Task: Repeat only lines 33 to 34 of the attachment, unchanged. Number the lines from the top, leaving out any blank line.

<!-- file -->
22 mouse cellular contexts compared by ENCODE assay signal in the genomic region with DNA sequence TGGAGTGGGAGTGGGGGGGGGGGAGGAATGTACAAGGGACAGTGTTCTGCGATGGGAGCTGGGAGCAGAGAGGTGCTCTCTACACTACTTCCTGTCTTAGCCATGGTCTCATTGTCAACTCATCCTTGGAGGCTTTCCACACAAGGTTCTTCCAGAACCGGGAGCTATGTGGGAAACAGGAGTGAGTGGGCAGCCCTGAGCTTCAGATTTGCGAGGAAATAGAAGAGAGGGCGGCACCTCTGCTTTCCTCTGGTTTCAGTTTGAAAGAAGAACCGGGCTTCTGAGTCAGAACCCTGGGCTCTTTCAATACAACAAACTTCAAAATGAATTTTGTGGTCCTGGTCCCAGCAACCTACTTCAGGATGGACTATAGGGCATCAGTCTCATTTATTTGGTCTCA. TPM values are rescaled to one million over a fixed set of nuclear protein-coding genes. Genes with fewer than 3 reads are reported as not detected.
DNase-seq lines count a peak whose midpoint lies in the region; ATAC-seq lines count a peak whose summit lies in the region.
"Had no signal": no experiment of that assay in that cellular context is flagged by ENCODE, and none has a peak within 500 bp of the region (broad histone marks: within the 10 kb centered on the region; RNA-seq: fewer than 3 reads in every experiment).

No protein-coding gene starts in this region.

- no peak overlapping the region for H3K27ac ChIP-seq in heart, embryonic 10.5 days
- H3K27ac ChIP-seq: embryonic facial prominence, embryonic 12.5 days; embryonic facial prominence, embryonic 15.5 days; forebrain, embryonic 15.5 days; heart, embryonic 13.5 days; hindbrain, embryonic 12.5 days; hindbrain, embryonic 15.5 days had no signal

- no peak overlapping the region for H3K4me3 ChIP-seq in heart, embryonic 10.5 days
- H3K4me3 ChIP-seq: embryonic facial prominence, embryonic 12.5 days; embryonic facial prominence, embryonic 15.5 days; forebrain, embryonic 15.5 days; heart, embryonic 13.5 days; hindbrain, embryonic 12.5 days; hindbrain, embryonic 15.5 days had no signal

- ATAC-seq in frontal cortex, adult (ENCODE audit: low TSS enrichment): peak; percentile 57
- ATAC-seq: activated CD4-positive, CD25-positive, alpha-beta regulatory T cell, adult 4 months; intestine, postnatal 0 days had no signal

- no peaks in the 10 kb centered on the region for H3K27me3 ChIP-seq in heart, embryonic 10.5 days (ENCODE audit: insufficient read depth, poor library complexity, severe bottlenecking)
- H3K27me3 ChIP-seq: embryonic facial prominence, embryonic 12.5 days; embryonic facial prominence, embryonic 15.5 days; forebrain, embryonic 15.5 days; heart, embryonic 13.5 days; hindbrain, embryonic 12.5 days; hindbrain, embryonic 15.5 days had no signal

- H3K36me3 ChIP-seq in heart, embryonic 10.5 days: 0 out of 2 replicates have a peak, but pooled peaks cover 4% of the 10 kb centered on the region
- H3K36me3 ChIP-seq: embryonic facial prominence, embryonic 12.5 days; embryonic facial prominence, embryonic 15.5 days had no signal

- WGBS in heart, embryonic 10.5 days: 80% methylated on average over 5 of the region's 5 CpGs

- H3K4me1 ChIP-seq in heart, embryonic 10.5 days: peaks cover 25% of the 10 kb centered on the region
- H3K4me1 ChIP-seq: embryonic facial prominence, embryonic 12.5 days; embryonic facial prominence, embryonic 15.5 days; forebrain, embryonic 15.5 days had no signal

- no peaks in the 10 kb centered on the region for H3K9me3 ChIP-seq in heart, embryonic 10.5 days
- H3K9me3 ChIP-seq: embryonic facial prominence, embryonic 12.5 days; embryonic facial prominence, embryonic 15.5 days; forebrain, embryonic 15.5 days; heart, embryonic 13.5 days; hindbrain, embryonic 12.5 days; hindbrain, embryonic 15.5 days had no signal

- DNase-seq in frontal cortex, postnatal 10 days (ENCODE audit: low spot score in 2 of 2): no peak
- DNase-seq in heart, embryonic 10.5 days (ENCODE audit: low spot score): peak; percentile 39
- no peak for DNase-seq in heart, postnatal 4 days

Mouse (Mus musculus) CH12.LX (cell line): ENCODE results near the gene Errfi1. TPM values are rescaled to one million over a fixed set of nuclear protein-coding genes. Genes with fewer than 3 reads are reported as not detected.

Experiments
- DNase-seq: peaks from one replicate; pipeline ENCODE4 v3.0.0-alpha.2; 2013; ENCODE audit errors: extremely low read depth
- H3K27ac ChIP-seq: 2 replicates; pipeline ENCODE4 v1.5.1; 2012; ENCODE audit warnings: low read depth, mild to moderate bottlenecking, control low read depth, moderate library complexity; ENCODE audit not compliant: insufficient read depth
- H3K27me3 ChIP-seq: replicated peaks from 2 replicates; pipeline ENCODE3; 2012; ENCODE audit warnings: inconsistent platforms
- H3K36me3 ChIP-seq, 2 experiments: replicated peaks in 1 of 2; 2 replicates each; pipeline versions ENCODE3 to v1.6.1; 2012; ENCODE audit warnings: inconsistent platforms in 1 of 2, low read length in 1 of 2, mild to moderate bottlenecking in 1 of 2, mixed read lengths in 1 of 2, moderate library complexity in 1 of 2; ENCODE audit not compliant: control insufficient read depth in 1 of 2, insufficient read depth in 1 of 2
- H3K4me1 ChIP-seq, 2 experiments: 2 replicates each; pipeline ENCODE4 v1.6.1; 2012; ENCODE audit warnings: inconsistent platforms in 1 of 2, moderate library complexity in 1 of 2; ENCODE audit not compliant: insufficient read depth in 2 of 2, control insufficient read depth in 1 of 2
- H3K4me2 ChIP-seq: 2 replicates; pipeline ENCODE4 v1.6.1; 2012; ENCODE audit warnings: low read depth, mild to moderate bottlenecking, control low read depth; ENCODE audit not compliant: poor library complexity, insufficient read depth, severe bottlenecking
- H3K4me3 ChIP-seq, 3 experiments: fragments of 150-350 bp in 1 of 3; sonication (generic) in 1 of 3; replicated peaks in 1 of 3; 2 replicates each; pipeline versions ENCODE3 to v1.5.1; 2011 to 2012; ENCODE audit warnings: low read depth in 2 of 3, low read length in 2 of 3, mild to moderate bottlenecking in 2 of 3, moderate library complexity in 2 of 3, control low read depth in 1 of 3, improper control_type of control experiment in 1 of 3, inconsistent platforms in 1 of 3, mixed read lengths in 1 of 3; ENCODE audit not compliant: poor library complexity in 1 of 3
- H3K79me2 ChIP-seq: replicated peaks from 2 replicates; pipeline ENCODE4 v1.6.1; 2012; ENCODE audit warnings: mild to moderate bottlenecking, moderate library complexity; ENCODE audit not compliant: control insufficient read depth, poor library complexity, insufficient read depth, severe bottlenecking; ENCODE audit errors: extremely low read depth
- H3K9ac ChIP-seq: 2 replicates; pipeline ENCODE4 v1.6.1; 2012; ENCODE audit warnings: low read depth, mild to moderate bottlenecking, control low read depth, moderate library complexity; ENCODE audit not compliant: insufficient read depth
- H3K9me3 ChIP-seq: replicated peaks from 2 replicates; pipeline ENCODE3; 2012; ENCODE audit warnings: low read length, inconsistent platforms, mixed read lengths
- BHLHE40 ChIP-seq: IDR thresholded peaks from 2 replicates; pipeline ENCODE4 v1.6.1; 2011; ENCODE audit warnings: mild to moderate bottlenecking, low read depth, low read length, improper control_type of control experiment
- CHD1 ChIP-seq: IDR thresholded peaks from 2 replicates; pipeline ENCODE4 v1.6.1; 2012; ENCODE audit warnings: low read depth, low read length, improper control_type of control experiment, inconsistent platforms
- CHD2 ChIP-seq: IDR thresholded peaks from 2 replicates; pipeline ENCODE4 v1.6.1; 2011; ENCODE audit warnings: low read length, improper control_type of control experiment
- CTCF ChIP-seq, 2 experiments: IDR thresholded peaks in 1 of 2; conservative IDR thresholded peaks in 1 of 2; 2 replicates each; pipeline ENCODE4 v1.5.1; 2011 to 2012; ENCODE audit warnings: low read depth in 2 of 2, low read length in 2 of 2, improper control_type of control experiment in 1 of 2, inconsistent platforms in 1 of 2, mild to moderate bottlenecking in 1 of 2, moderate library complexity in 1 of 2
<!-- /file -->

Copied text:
- H3K9ac ChIP-seq: 2 replicates; pipeline ENCODE4 v1.6.1; 2012; ENCODE audit warnings: low read depth, mild to moderate bottlenecking, control low read depth, moderate library complexity; ENCODE audit not compliant: insufficient read depth
- H3K9me3 ChIP-seq: replicated peaks from 2 replicates; pipeline ENCODE3; 2012; ENCODE audit warnings: low read length, inconsistent platforms, mixed read lengths